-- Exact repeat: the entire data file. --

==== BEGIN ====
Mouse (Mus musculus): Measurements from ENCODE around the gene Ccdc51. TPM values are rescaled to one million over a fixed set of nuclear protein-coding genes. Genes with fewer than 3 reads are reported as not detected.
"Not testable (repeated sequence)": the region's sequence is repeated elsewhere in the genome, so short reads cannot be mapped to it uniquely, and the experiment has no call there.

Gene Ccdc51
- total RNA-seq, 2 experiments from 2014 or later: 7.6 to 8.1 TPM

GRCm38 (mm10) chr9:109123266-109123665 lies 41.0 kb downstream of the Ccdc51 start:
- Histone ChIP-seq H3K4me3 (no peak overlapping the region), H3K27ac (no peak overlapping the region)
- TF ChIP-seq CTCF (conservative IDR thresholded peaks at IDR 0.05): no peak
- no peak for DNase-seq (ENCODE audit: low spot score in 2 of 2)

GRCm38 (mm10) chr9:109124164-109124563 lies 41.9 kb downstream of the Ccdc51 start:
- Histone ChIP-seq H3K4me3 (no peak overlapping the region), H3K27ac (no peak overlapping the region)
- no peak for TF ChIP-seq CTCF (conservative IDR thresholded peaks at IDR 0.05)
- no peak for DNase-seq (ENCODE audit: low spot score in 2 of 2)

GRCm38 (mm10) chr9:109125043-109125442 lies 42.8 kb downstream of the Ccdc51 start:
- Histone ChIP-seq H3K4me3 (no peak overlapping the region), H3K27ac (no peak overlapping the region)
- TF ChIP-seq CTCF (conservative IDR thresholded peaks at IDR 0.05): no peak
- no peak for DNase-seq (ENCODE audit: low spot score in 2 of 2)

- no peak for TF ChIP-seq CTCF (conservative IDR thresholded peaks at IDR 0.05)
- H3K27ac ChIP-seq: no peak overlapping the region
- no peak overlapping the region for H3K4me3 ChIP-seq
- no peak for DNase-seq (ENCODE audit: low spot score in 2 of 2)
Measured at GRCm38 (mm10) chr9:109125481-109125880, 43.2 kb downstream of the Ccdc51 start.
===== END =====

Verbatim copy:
Mouse (Mus musculus): Measurements from ENCODE around the gene Ccdc51. TPM values are rescaled to one million over a fixed set of nuclear protein-coding genes. Genes with fewer than 3 reads are reported as not detected.
"Not testable (repeated sequence)": the region's sequence is repeated elsewhere in the genome, so short reads cannot be mapped to it uniquely, and the experiment has no call there.

Gene Ccdc51
- total RNA-seq, 2 experiments from 2014 or later: 7.6 to 8.1 TPM

GRCm38 (mm10) chr9:109123266-109123665 lies 41.0 kb downstream of the Ccdc51 start:
- Histone ChIP-seq H3K4me3 (no peak overlapping the region), H3K27ac (no peak overlapping the region)
- TF ChIP-seq CTCF (conservative IDR thresholded peaks at IDR 0.05): no peak
- no peak for DNase-seq (ENCODE audit: low spot score in 2 of 2)

GRCm38 (mm10) chr9:109124164-109124563 lies 41.9 kb downstream of the Ccdc51 start:
- Histone ChIP-seq H3K4me3 (no peak overlapping the region), H3K27ac (no peak overlapping the region)
- no peak for TF ChIP-seq CTCF (conservative IDR thresholded peaks at IDR 0.05)
- no peak for DNase-seq (ENCODE audit: low spot score in 2 of 2)

GRCm38 (mm10) chr9:109125043-109125442 lies 42.8 kb downstream of the Ccdc51 start:
- Histone ChIP-seq H3K4me3 (no peak overlapping the region), H3K27ac (no peak overlapping the region)
- TF ChIP-seq CTCF (conservative IDR thresholded peaks at IDR 0.05): no peak
- no peak for DNase-seq (ENCODE audit: low spot score in 2 of 2)

- no peak for TF ChIP-seq CTCF (conservative IDR thresholded peaks at IDR 0.05)
- H3K27ac ChIP-seq: no peak overlapping the region
- no peak overlapping the region for H3K4me3 ChIP-seq
- no peak for DNase-seq (ENCODE audit: low spot score in 2 of 2)
Measured at GRCm38 (mm10) chr9:109125481-109125880, 43.2 kb downstream of the Ccdc51 start.